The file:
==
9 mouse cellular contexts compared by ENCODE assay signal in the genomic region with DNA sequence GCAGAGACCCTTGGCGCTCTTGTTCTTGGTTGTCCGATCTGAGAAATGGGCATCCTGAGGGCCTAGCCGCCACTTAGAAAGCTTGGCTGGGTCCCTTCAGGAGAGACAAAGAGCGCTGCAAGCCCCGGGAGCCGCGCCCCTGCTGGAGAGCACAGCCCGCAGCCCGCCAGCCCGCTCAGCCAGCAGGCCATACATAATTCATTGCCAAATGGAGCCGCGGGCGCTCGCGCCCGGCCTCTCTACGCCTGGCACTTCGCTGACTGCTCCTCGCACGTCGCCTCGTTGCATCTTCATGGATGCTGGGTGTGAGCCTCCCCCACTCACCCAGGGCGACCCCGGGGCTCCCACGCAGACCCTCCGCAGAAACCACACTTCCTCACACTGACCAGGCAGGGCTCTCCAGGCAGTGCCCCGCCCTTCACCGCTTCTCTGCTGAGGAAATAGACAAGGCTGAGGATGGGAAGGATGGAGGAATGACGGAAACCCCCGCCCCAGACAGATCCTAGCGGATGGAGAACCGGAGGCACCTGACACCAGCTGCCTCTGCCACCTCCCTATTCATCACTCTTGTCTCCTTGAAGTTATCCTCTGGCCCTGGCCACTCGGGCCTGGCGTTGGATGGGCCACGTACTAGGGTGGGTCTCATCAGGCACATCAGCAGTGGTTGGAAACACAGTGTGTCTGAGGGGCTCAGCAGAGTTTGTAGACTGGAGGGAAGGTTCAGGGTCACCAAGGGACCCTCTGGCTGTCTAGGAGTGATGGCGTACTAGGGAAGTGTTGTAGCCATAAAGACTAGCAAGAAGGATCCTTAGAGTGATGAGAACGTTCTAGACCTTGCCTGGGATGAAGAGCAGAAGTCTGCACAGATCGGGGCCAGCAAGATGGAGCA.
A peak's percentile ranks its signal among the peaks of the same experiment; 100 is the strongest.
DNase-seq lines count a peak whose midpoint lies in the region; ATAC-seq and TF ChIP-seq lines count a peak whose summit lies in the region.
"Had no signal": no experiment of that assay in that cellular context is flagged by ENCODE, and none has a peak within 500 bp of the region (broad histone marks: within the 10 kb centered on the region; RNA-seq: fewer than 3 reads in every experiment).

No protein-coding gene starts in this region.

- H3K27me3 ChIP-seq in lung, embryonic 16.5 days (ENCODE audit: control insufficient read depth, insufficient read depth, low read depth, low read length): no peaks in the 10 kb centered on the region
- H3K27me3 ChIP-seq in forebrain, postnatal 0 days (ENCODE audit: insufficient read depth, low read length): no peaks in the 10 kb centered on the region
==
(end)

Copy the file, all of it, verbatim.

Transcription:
9 mouse cellular contexts compared by ENCODE assay signal in the genomic region with DNA sequence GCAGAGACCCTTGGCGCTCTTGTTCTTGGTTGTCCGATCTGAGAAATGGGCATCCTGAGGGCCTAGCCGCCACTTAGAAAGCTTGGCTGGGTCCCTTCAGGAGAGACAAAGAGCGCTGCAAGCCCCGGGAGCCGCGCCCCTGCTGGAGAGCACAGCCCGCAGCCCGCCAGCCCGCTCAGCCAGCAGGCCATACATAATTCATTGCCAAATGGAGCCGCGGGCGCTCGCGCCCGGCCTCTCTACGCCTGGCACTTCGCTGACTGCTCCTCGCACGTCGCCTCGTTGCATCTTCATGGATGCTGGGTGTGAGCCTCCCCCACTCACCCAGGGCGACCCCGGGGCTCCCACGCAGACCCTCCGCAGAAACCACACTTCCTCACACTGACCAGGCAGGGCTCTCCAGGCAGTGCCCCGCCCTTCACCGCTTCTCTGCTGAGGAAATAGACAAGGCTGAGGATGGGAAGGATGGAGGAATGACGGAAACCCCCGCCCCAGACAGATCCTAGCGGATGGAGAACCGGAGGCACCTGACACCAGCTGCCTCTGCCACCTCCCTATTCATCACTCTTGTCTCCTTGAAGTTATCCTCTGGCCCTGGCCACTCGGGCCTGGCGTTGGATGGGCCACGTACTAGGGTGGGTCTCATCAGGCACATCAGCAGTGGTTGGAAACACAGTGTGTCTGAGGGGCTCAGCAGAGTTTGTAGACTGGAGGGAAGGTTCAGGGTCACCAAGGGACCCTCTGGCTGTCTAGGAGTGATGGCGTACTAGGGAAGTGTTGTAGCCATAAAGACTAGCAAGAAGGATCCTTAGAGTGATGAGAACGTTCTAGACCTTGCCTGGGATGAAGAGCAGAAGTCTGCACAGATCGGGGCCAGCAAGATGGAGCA.
A peak's percentile ranks its signal among the peaks of the same experiment; 100 is the strongest.
DNase-seq lines count a peak whose midpoint lies in the region; ATAC-seq and TF ChIP-seq lines count a peak whose summit lies in the region.
"Had no signal": no experiment of that assay in that cellular context is flagged by ENCODE, and none has a peak within 500 bp of the region (broad histone marks: within the 10 kb centered on the region; RNA-seq: fewer than 3 reads in every experiment).

No protein-coding gene starts in this region.

- H3K27me3 ChIP-seq in lung, embryonic 16.5 days (ENCODE audit: control insufficient read depth, insufficient read depth, low read depth, low read length): no peaks in the 10 kb centered on the region
- H3K27me3 ChIP-seq in forebrain, postnatal 0 days (ENCODE audit: insufficient read depth, low read length): no peaks in the 10 kb centered on the region